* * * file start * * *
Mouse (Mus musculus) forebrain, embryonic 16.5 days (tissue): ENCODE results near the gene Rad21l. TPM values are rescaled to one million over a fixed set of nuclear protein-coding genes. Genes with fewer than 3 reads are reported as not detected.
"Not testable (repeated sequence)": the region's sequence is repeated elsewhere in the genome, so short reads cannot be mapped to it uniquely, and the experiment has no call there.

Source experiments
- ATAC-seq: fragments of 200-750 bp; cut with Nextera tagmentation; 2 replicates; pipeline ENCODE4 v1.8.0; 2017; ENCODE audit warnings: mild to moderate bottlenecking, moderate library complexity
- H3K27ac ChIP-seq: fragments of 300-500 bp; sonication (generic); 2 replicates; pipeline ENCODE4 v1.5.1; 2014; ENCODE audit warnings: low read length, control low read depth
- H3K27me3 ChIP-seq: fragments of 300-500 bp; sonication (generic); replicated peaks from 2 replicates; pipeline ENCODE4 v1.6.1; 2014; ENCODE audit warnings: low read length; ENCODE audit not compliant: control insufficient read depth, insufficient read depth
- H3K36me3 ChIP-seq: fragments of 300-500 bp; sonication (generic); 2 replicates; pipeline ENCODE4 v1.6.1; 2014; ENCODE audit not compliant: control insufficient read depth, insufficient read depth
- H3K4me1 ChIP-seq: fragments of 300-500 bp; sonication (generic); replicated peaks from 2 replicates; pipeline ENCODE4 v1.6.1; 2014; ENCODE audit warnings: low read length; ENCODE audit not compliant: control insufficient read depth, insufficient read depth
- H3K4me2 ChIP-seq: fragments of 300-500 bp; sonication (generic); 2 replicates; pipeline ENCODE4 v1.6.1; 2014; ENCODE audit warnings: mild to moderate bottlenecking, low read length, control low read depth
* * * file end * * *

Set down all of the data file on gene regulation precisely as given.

Mouse (Mus musculus) forebrain, embryonic 16.5 days (tissue): ENCODE results near the gene Rad21l. TPM values are rescaled to one million over a fixed set of nuclear protein-coding genes. Genes with fewer than 3 reads are reported as not detected.
"Not testable (repeated sequence)": the region's sequence is repeated elsewhere in the genome, so short reads cannot be mapped to it uniquely, and the experiment has no call there.

Source experiments
- ATAC-seq: fragments of 200-750 bp; cut with Nextera tagmentation; 2 replicates; pipeline ENCODE4 v1.8.0; 2017; ENCODE audit warnings: mild to moderate bottlenecking, moderate library complexity
- H3K27ac ChIP-seq: fragments of 300-500 bp; sonication (generic); 2 replicates; pipeline ENCODE4 v1.5.1; 2014; ENCODE audit warnings: low read length, control low read depth
- H3K27me3 ChIP-seq: fragments of 300-500 bp; sonication (generic); replicated peaks from 2 replicates; pipeline ENCODE4 v1.6.1; 2014; ENCODE audit warnings: low read length; ENCODE audit not compliant: control insufficient read depth, insufficient read depth
- H3K36me3 ChIP-seq: fragments of 300-500 bp; sonication (generic); 2 replicates; pipeline ENCODE4 v1.6.1; 2014; ENCODE audit not compliant: control insufficient read depth, insufficient read depth
- H3K4me1 ChIP-seq: fragments of 300-500 bp; sonication (generic); replicated peaks from 2 replicates; pipeline ENCODE4 v1.6.1; 2014; ENCODE audit warnings: low read length; ENCODE audit not compliant: control insufficient read depth, insufficient read depth
- H3K4me2 ChIP-seq: fragments of 300-500 bp; sonication (generic); 2 replicates; pipeline ENCODE4 v1.6.1; 2014; ENCODE audit warnings: mild to moderate bottlenecking, low read length, control low read depth